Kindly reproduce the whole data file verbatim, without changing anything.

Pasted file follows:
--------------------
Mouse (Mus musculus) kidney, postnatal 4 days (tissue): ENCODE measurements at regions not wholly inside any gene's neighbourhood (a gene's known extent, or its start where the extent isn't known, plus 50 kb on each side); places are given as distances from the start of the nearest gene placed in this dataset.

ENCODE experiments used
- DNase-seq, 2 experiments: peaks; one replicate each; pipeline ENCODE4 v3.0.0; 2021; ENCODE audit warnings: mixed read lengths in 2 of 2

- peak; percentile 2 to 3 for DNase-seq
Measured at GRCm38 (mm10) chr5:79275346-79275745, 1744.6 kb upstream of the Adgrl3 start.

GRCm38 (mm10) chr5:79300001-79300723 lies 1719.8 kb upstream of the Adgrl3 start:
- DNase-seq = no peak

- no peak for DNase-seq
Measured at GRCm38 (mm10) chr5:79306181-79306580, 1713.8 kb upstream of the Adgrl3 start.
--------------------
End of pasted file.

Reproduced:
Mouse (Mus musculus) kidney, postnatal 4 days (tissue): ENCODE measurements at regions not wholly inside any gene's neighbourhood (a gene's known extent, or its start where the extent isn't known, plus 50 kb on each side); places are given as distances from the start of the nearest gene placed in this dataset.

ENCODE experiments used
- DNase-seq, 2 experiments: peaks; one replicate each; pipeline ENCODE4 v3.0.0; 2021; ENCODE audit warnings: mixed read lengths in 2 of 2

- peak; percentile 2 to 3 for DNase-seq
Measured at GRCm38 (mm10) chr5:79275346-79275745, 1744.6 kb upstream of the Adgrl3 start.

GRCm38 (mm10) chr5:79300001-79300723 lies 1719.8 kb upstream of the Adgrl3 start:
- DNase-seq = no peak

- no peak for DNase-seq
Measured at GRCm38 (mm10) chr5:79306181-79306580, 1713.8 kb upstream of the Adgrl3 start.